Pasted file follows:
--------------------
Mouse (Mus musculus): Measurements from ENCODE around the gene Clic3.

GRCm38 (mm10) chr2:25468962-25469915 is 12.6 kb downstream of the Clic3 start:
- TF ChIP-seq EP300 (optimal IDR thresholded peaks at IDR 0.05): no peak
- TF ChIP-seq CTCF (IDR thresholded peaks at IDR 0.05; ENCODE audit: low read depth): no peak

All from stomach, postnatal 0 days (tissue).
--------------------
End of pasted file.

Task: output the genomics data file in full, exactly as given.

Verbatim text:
Mouse (Mus musculus): Measurements from ENCODE around the gene Clic3.

GRCm38 (mm10) chr2:25468962-25469915 is 12.6 kb downstream of the Clic3 start:
- TF ChIP-seq EP300 (optimal IDR thresholded peaks at IDR 0.05): no peak
- TF ChIP-seq CTCF (IDR thresholded peaks at IDR 0.05; ENCODE audit: low read depth): no peak

All from stomach, postnatal 0 days (tissue).